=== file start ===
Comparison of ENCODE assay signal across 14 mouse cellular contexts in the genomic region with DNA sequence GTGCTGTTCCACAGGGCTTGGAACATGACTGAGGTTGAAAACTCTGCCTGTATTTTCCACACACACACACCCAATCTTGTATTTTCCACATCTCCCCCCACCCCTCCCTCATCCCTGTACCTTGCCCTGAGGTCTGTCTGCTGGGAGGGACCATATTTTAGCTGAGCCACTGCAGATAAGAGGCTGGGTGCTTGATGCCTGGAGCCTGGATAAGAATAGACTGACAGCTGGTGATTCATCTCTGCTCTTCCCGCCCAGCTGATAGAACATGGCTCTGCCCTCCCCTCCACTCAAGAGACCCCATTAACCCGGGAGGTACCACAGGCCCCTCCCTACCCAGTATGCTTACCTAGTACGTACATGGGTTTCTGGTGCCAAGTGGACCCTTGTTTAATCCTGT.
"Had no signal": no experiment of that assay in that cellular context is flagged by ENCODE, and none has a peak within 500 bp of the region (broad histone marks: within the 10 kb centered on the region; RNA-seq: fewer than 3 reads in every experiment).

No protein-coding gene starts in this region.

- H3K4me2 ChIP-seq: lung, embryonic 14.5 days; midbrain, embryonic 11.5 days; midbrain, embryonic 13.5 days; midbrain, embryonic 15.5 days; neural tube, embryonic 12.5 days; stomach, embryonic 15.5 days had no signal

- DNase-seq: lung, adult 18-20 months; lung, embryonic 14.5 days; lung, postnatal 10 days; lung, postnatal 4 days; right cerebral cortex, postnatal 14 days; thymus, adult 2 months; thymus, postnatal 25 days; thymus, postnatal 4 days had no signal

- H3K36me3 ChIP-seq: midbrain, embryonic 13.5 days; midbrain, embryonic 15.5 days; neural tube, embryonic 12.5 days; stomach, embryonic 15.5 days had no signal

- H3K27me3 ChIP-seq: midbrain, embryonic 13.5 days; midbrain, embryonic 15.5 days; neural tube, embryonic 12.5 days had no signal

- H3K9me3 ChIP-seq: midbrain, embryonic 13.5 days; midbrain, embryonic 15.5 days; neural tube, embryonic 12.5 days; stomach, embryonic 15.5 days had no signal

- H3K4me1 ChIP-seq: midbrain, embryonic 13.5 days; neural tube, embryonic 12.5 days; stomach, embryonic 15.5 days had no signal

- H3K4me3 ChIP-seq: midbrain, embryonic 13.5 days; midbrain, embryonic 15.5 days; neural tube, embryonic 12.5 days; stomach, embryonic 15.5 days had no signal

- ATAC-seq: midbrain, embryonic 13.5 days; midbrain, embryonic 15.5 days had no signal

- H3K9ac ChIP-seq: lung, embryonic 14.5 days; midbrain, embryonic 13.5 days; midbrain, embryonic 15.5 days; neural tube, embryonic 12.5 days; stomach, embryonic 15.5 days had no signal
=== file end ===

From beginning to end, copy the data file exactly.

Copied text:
Comparison of ENCODE assay signal across 14 mouse cellular contexts in the genomic region with DNA sequence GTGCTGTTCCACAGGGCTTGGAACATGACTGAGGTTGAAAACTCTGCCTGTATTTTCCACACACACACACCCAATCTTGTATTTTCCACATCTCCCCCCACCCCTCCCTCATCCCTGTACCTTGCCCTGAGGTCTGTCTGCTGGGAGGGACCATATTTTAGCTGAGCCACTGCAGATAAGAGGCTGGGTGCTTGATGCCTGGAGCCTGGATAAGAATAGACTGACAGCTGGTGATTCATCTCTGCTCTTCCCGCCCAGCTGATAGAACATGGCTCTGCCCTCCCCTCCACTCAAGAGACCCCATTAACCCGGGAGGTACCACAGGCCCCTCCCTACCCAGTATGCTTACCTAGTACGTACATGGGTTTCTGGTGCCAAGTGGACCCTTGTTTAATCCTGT.
"Had no signal": no experiment of that assay in that cellular context is flagged by ENCODE, and none has a peak within 500 bp of the region (broad histone marks: within the 10 kb centered on the region; RNA-seq: fewer than 3 reads in every experiment).

No protein-coding gene starts in this region.

- H3K4me2 ChIP-seq: lung, embryonic 14.5 days; midbrain, embryonic 11.5 days; midbrain, embryonic 13.5 days; midbrain, embryonic 15.5 days; neural tube, embryonic 12.5 days; stomach, embryonic 15.5 days had no signal

- DNase-seq: lung, adult 18-20 months; lung, embryonic 14.5 days; lung, postnatal 10 days; lung, postnatal 4 days; right cerebral cortex, postnatal 14 days; thymus, adult 2 months; thymus, postnatal 25 days; thymus, postnatal 4 days had no signal

- H3K36me3 ChIP-seq: midbrain, embryonic 13.5 days; midbrain, embryonic 15.5 days; neural tube, embryonic 12.5 days; stomach, embryonic 15.5 days had no signal

- H3K27me3 ChIP-seq: midbrain, embryonic 13.5 days; midbrain, embryonic 15.5 days; neural tube, embryonic 12.5 days had no signal

- H3K9me3 ChIP-seq: midbrain, embryonic 13.5 days; midbrain, embryonic 15.5 days; neural tube, embryonic 12.5 days; stomach, embryonic 15.5 days had no signal

- H3K4me1 ChIP-seq: midbrain, embryonic 13.5 days; neural tube, embryonic 12.5 days; stomach, embryonic 15.5 days had no signal

- H3K4me3 ChIP-seq: midbrain, embryonic 13.5 days; midbrain, embryonic 15.5 days; neural tube, embryonic 12.5 days; stomach, embryonic 15.5 days had no signal

- ATAC-seq: midbrain, embryonic 13.5 days; midbrain, embryonic 15.5 days had no signal

- H3K9ac ChIP-seq: lung, embryonic 14.5 days; midbrain, embryonic 13.5 days; midbrain, embryonic 15.5 days; neural tube, embryonic 12.5 days; stomach, embryonic 15.5 days had no signal